Saturday, March 5, 2011

Economic Illiteracy: The Tyler Cowen Conundrum

Tyler Cowen, from what I can gather, is everyone’s favorite George Mason libertarian. His colleagues may be considered beyond redemption, but TC himself is provocative, interesting, worth a look. He throws in references to history and culture. He has a sense of humor. No doubt he is a nice guy and uncommonly smart. In spite of all that, shouldn’t it matter that he doesn’t understand the first thing about economics?

His column in today’s New York Times is a doozy. The subject is “fiscal illusion”, and here’s his example:

Say that you have $20,000 in Treasury bills. You probably believe that you own $20,000 in wealth. This will encourage you to spend and come up with ambitious plans. Yet someone — quite possibly you — will be taxed in the future to pay off the government debt. The $20,000 may be needed in order to do that.

The illusion is this: A government bond represents both a current asset and a future liability, yet for most people, those future tax payments feel less concrete and less real than the dollars they’re holding in a money market account.

What is lacking here is not a subtle grasp of cutting edge theory, but the sort of elementary knowledge my students are asked to learn in the first few weeks of introductory macro.

Except in unusual circumstances, government debt is not paid off. To pay off such a debt would mean running fiscal surpluses equal to deficits. No government anywhere does this. Our grandchildren will not be taxed to pay off the fiscal debt we are accruing today, any more than we are taxed to pay off the debt our grandparents ran up during WWII. Every country in the world has public debt, and there will never come a “year of reckoning” when the whole world has to start running budget surpluses to pay it off.

And suppose we decided to jack up our taxes like TC says we must, and we pay down the whole thing—what then? We would have no treasury bonds out there for people to stuff into their portfolios. The only assets you could buy would be the risky stuff: you know, stocks, commercial loans, mortgage-backed securities. People would be pleading with governments to please, please run deficits again so we can have at least a few low-yielding but safe assets.

You might be tempted to say at this point, isn’t there a limit to how much public debt we can ring up? The answer is a definite yes. We need to monitor the fiscal space available to our economy and avoid getting in over our head. There is a lot of economic analysis dedicated to figuring out what these limits are and how to detect them before it’s too late. The New York Times could perform a public service by publishing thoughtful pieces by economists that discuss these questions in an informed manner.

Alas, that has nothing to do with the column at hand. TC is not making an argument about fiscal space or debt sustainability. He is saying that our treasury bonds are illusory because we will have to be taxed in the future to remove them from circulation. We are not talking about shades of opinion here, but the difference between having a basic idea of how economies work and flat-out ignorance.

Sorry: someone has to say this.

17 comments:

Tschäff said...

Well said! The poor journalists have no idea who to believe, so end up publishing conventional wisdom.

Rob said...

Peter - You probably know there is a long debate about whether government bonds are net wealth for the private sector. We owe it to ourselves, etc.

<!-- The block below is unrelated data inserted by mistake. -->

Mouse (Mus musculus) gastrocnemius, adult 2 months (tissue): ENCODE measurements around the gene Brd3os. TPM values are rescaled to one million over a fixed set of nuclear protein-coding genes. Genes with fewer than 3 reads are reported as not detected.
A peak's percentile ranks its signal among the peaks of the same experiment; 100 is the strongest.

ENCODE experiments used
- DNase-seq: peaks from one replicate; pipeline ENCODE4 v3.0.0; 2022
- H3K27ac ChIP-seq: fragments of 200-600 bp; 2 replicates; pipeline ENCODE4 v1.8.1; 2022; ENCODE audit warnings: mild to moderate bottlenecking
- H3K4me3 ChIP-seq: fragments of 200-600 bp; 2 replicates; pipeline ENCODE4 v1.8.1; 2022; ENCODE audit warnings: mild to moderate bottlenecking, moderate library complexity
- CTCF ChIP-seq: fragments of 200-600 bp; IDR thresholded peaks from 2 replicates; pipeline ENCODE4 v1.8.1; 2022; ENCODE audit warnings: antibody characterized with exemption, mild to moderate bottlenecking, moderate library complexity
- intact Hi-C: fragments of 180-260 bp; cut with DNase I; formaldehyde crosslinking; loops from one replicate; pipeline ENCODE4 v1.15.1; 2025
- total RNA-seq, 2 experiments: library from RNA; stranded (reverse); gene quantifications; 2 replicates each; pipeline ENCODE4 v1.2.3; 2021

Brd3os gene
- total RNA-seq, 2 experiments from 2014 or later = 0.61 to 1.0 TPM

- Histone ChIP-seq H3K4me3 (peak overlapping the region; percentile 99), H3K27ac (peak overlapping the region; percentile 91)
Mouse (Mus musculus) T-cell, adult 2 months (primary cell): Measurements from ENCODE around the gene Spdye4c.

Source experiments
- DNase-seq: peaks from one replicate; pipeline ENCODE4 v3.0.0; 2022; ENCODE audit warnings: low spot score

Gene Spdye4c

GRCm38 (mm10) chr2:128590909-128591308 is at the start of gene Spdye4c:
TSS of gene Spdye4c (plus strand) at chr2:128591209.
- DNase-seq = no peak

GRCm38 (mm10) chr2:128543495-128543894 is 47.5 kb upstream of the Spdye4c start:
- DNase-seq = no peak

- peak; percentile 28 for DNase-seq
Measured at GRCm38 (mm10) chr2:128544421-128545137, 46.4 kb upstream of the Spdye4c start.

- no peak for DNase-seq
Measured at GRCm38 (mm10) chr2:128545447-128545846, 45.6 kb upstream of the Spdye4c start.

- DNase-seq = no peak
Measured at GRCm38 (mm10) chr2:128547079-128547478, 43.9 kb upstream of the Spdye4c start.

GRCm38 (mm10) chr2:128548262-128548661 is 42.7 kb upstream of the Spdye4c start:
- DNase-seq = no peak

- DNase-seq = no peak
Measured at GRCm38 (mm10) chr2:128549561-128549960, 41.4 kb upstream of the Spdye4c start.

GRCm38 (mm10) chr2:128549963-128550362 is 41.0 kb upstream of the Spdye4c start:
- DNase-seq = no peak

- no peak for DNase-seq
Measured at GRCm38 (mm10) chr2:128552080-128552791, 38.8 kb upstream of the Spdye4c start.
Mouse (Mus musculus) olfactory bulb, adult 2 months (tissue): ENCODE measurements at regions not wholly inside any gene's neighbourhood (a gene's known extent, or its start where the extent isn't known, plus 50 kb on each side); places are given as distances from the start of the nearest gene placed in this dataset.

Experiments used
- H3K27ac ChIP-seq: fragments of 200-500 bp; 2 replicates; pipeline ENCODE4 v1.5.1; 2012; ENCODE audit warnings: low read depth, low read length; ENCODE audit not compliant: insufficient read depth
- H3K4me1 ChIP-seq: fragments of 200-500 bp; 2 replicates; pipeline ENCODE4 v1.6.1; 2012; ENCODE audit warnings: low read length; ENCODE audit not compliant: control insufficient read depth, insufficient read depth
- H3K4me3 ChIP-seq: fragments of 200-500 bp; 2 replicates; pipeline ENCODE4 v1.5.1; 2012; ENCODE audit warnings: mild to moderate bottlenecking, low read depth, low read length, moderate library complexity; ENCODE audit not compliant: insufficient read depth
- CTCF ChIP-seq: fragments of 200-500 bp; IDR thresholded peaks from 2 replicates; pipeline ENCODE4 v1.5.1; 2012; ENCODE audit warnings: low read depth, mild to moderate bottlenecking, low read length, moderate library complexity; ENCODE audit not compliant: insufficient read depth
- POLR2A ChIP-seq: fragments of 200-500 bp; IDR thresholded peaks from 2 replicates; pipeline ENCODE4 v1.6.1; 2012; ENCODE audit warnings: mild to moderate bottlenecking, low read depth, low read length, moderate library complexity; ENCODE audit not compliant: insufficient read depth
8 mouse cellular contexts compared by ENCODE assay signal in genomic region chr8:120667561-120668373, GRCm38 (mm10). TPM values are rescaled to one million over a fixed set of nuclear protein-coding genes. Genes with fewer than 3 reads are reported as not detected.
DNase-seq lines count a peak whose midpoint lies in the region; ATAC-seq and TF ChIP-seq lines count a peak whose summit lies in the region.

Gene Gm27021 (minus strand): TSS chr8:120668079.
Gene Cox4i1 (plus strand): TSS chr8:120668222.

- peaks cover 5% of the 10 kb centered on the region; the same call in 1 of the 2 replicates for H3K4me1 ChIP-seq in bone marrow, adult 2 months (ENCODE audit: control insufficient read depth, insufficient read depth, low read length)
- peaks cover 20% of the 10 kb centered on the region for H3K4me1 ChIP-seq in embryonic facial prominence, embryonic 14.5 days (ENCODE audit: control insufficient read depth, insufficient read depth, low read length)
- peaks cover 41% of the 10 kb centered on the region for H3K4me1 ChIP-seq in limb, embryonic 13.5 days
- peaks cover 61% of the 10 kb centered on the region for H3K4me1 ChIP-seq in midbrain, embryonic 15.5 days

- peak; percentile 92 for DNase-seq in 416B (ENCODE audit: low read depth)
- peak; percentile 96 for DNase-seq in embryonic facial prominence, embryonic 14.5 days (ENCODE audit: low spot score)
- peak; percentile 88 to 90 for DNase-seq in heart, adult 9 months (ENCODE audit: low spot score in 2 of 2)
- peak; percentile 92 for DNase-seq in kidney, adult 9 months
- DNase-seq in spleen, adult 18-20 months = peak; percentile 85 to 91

Not intending to rehash that one, but there is another way to go about a critique of TC's position, and others who hold it. The net saving the private sector has to do in order to net accumulate Treasury debt requires some other sector to deficit spend. Could be foreigner deficit spending (a US trade surplus) or fiscal deficit spending. And ultimately, since it takes US dollars to settle U.S. Treasury purchases, and foreigners cannot create U.S. dollars, then the private net saving used to purchase Treasuries must come from money created by fiscal deficit spending or by Fed balance sheet enlargement as it purchases financial assets from the private sector.

Turns TC types inside out when you point this out...but you have to go slowly, or they get lost. And this is not high theory, just an example of the tyranny of double entry book keeping.

best,

Rob

Jazzbumpa said...

There is something far more insidious going on here. Cowan goes far beyond providing aid and comfort to those who claim that social security is nothing but a bunch of worthless I.O.U.'s.

His article is a naked assault on entitlement programs, and part of an orchestrated effort to roll back the new deal.

Lo siento,
JzB

wellbasically said...

We don't have to pay off WW2 because FDR financed the whole thing for 2% interest.

Musgrave said...

Good article by Peter Dorman above. Just one quibble. He says “Every country in the world has public debt, and there will never come a “year of reckoning” when the whole world has to start running budget surpluses to pay it off.”

That is going too far: I suggest that in a year or two it is quite possible that the private sector will want to reduce it’s holding of government debt (relative to GDP) to the level that existed prior to the credit crunch. But even that scenario would not make Tyler Cowen right. Reasons are as follows.

An attempt by the private sector to dissave cash and/or government debt could easily result in excess demand and inflation. Government would need to counter this with tax increases. But such a tax increase, strange as it may seem, would not constitute a loss in private sector wealth. It consists of removing tokens (money or bonds) from private sector pockets, which if they were spent, would cause inflation: i.e. tokens which in reality cannot be spent, and which are thus in a very real sense worthless. Put another way, the tax increase would cause no standard of living reduction for the private sector as a whole.